Undoing the damage of dataset bias
, 2012
"... The presence of bias in existing object recognition datasets is now wellknown in the computer vision community. While it remains in question whether creating an unbiased dataset is possible given limited resources, in this work we propose a discriminative framework that directly exploits dataset b ..."
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Cited by 33 (3 self)
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The presence of bias in existing object recognition datasets is now wellknown in the computer vision community. While it remains in question whether creating an unbiased dataset is possible given limited resources, in this work we propose a discriminative framework that directly exploits dataset bias during training. In particular, our model learns two sets of weights: (1) bias vectors associated with each individual dataset, and (2) visual world weights that are common to all datasets, which are learned by undoing the associated bias from each dataset. The visual world weights are expected to be our best possible approximation to the object model trained on an unbiased dataset, and thus tend to have good generalization ability. We demonstrate the e↵ectiveness of our model by applying the learned weights to a novel, unseen dataset, and report superior results for both classification and detection tasks compared to a classical SVM that does not account for the presence of bias. Overall, we find that it is beneficial to explicitly account for bias when combining multiple datasets.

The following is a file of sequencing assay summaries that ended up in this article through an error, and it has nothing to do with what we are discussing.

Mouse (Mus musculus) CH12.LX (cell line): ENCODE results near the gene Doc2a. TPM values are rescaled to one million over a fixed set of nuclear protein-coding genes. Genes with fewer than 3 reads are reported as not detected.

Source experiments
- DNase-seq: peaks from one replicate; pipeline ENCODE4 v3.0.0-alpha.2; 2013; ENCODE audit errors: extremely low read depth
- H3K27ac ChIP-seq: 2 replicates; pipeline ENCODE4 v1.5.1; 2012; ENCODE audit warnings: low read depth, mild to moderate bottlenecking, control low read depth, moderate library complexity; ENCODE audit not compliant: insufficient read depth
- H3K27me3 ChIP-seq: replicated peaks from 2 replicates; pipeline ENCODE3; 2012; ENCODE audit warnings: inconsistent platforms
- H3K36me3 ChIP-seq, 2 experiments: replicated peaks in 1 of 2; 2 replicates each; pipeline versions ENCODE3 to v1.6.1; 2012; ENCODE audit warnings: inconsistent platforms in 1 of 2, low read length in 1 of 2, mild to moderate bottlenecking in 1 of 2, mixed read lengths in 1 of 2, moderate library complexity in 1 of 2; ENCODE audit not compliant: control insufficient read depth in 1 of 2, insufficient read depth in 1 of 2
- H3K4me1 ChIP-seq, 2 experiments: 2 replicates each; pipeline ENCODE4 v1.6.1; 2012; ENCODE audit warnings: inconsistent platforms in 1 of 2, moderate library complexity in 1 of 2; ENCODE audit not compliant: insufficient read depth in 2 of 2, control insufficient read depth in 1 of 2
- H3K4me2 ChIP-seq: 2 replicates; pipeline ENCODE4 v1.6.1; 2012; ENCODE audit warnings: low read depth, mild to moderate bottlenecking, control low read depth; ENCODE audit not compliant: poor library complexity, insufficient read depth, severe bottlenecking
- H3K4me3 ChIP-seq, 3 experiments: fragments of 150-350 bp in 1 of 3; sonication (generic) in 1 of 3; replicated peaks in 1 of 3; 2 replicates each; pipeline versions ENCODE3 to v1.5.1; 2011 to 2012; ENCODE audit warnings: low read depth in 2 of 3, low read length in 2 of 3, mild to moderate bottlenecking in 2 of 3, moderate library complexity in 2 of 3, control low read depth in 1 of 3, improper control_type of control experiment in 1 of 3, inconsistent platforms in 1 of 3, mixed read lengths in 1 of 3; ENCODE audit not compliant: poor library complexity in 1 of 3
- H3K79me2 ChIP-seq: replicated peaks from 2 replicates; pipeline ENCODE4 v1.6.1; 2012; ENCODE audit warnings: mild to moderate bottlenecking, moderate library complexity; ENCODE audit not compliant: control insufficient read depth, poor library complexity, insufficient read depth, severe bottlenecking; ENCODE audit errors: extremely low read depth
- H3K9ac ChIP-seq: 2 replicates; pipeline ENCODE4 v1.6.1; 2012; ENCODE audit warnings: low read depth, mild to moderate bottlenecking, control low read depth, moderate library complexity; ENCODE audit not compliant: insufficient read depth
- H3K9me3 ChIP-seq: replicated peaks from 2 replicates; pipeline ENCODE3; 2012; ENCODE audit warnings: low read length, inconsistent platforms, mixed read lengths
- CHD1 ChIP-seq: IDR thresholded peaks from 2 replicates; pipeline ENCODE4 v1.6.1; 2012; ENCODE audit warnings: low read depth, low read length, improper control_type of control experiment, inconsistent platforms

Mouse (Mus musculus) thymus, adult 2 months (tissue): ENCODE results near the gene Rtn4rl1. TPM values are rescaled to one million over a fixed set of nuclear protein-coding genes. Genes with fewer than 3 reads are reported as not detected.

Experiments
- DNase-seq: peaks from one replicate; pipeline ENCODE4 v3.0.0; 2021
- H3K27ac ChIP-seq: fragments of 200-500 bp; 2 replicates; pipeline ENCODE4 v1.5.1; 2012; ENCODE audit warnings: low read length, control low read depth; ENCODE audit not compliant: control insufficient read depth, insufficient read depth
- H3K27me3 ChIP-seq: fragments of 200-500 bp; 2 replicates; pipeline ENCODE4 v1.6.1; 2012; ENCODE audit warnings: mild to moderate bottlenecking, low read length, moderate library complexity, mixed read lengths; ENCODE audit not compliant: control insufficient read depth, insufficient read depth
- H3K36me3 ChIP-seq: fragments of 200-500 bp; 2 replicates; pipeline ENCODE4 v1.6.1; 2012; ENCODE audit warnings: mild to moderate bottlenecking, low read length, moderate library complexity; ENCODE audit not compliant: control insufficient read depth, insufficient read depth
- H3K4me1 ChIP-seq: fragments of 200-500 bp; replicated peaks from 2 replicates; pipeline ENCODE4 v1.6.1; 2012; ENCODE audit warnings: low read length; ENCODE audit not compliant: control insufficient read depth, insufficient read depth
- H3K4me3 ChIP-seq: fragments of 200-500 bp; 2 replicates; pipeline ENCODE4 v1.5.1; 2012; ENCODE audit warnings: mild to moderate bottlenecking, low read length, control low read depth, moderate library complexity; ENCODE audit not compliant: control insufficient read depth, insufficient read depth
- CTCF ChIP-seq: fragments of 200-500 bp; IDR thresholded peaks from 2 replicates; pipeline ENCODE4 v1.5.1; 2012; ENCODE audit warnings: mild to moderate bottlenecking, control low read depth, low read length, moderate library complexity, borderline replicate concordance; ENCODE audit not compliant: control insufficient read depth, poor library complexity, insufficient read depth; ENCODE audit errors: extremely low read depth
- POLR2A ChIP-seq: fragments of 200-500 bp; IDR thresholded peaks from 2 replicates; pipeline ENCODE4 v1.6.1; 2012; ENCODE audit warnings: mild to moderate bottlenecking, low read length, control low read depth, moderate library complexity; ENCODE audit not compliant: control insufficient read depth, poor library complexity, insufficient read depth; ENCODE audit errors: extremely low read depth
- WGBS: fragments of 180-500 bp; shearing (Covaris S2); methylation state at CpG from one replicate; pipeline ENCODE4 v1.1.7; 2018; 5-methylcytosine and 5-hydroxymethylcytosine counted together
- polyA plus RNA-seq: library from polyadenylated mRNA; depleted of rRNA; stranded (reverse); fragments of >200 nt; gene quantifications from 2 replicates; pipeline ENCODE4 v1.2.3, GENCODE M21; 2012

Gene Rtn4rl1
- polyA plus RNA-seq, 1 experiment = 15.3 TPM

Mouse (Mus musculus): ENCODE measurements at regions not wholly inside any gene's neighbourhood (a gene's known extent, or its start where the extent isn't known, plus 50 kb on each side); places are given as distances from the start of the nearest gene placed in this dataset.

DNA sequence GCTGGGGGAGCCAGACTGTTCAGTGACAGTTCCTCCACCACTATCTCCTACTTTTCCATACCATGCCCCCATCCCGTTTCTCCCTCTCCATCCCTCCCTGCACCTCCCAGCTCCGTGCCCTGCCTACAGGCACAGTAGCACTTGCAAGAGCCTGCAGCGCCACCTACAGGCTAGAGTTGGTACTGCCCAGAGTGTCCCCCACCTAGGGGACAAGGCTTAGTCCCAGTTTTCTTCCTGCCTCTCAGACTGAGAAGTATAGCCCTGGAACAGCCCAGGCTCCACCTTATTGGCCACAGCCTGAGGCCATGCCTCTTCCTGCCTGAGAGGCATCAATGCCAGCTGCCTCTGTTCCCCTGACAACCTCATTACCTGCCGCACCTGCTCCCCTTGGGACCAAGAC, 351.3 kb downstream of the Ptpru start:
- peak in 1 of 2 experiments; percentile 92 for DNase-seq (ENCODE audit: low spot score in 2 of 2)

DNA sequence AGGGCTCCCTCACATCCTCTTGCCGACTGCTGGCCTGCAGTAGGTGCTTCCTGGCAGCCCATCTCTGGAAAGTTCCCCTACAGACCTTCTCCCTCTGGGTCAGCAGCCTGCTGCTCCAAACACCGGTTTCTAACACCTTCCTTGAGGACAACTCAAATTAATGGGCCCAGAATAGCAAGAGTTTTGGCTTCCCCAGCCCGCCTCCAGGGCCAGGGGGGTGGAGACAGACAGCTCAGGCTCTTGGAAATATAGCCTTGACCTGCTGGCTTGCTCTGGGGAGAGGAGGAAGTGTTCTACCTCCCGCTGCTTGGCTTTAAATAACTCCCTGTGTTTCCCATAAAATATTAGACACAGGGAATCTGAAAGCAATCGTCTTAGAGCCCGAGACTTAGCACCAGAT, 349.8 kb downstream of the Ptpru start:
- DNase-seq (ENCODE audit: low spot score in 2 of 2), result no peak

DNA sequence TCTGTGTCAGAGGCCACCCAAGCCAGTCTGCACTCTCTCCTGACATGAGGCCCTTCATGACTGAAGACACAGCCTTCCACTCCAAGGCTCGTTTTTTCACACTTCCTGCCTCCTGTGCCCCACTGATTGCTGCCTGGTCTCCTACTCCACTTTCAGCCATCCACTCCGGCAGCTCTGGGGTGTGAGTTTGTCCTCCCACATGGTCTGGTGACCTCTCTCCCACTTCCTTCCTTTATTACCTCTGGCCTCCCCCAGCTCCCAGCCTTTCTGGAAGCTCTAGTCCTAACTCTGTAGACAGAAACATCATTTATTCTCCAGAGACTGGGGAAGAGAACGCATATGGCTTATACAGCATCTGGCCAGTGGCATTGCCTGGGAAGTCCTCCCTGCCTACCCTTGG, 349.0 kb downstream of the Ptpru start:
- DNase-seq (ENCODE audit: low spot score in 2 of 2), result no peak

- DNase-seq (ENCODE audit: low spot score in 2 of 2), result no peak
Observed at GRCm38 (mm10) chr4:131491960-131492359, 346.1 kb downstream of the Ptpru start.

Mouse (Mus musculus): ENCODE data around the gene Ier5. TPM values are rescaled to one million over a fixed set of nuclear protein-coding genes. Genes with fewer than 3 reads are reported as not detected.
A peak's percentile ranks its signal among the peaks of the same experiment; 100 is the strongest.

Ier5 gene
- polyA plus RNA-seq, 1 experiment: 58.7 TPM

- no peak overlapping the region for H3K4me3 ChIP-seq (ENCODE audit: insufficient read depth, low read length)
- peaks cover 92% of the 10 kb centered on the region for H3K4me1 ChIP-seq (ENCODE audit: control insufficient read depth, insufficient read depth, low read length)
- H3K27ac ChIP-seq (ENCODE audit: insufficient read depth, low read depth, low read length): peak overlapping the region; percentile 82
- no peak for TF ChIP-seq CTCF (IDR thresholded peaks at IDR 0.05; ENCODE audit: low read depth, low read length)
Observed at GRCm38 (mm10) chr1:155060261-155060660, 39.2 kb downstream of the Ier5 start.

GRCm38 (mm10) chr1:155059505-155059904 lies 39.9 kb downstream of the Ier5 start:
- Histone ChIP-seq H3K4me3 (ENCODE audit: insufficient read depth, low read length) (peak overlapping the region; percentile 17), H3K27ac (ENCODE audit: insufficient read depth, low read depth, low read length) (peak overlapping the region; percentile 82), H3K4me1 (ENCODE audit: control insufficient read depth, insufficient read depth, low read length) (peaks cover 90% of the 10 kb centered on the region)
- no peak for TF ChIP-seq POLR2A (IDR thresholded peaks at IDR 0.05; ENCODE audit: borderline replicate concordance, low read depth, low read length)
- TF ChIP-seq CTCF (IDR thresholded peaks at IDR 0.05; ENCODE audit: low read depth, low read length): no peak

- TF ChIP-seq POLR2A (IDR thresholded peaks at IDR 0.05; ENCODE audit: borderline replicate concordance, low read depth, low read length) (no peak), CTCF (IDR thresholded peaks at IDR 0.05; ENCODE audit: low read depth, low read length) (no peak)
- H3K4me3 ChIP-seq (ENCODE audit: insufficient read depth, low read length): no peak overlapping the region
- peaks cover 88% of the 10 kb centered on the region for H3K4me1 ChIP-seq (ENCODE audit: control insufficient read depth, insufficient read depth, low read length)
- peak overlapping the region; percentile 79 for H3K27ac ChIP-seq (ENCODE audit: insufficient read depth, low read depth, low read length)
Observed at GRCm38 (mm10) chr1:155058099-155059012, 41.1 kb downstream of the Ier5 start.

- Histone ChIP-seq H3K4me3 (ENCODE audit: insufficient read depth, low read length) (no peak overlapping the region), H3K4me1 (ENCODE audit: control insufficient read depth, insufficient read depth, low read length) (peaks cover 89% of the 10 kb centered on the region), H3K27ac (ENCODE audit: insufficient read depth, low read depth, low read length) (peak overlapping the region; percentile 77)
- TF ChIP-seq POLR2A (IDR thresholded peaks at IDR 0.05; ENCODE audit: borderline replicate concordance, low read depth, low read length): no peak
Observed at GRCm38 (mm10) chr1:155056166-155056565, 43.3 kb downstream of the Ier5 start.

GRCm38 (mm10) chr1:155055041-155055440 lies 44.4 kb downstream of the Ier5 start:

Hamming Distance Metric Learning